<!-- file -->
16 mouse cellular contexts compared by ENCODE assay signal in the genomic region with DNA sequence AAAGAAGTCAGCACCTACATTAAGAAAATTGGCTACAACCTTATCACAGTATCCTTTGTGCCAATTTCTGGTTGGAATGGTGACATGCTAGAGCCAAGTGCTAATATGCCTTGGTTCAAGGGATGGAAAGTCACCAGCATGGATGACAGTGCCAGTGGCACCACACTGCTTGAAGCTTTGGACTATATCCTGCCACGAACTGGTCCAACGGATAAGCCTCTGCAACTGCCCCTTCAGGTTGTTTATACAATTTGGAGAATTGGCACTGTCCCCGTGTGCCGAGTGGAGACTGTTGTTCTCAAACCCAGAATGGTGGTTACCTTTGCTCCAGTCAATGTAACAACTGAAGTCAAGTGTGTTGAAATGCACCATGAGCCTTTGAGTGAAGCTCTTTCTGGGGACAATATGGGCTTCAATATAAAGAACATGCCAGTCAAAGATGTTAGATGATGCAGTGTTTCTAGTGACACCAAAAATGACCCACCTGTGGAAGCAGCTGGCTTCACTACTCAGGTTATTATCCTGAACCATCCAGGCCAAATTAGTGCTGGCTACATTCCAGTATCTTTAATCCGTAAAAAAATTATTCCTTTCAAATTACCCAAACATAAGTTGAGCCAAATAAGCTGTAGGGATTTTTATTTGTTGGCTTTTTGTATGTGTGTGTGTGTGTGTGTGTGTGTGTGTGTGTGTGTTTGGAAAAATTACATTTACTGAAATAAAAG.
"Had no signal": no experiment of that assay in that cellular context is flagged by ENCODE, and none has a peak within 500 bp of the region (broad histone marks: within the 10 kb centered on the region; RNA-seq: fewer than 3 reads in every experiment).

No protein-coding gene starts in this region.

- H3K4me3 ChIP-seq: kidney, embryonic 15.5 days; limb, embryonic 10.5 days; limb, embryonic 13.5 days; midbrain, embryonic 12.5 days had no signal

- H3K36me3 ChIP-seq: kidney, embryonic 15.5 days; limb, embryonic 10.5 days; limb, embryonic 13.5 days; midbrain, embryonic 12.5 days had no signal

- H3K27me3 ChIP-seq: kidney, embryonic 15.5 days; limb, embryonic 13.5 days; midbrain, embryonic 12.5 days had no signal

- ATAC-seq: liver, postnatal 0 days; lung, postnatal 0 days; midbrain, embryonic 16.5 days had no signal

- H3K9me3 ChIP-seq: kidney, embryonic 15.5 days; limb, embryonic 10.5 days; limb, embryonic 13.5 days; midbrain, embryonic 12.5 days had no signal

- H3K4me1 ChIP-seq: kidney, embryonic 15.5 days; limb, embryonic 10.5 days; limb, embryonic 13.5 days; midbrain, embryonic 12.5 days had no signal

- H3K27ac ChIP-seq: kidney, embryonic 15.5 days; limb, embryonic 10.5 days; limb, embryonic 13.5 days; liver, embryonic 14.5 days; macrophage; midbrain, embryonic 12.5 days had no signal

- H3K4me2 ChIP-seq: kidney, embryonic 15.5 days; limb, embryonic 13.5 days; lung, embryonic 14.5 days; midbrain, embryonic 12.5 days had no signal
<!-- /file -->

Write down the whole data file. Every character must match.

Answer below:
16 mouse cellular contexts compared by ENCODE assay signal in the genomic region with DNA sequence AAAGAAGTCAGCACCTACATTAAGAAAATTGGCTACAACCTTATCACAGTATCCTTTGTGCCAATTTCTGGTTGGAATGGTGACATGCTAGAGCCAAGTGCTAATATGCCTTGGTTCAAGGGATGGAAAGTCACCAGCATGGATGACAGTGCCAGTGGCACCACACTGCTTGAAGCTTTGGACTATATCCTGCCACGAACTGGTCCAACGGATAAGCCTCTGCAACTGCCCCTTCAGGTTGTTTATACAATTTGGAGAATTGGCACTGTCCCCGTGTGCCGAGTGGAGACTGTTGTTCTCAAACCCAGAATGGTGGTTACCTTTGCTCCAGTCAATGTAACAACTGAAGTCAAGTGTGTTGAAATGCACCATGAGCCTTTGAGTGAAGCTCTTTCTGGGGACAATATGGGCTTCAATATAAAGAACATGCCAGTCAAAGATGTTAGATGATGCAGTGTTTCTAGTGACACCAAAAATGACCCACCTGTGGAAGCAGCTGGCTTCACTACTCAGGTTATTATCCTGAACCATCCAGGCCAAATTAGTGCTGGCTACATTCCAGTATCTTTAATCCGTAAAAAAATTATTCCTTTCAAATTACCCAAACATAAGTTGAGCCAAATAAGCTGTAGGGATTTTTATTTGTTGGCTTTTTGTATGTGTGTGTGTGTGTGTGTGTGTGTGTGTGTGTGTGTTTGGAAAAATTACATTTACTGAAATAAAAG.
"Had no signal": no experiment of that assay in that cellular context is flagged by ENCODE, and none has a peak within 500 bp of the region (broad histone marks: within the 10 kb centered on the region; RNA-seq: fewer than 3 reads in every experiment).

No protein-coding gene starts in this region.

- H3K4me3 ChIP-seq: kidney, embryonic 15.5 days; limb, embryonic 10.5 days; limb, embryonic 13.5 days; midbrain, embryonic 12.5 days had no signal

- H3K36me3 ChIP-seq: kidney, embryonic 15.5 days; limb, embryonic 10.5 days; limb, embryonic 13.5 days; midbrain, embryonic 12.5 days had no signal

- H3K27me3 ChIP-seq: kidney, embryonic 15.5 days; limb, embryonic 13.5 days; midbrain, embryonic 12.5 days had no signal

- ATAC-seq: liver, postnatal 0 days; lung, postnatal 0 days; midbrain, embryonic 16.5 days had no signal

- H3K9me3 ChIP-seq: kidney, embryonic 15.5 days; limb, embryonic 10.5 days; limb, embryonic 13.5 days; midbrain, embryonic 12.5 days had no signal

- H3K4me1 ChIP-seq: kidney, embryonic 15.5 days; limb, embryonic 10.5 days; limb, embryonic 13.5 days; midbrain, embryonic 12.5 days had no signal

- H3K27ac ChIP-seq: kidney, embryonic 15.5 days; limb, embryonic 10.5 days; limb, embryonic 13.5 days; liver, embryonic 14.5 days; macrophage; midbrain, embryonic 12.5 days had no signal

- H3K4me2 ChIP-seq: kidney, embryonic 15.5 days; limb, embryonic 13.5 days; lung, embryonic 14.5 days; midbrain, embryonic 12.5 days had no signal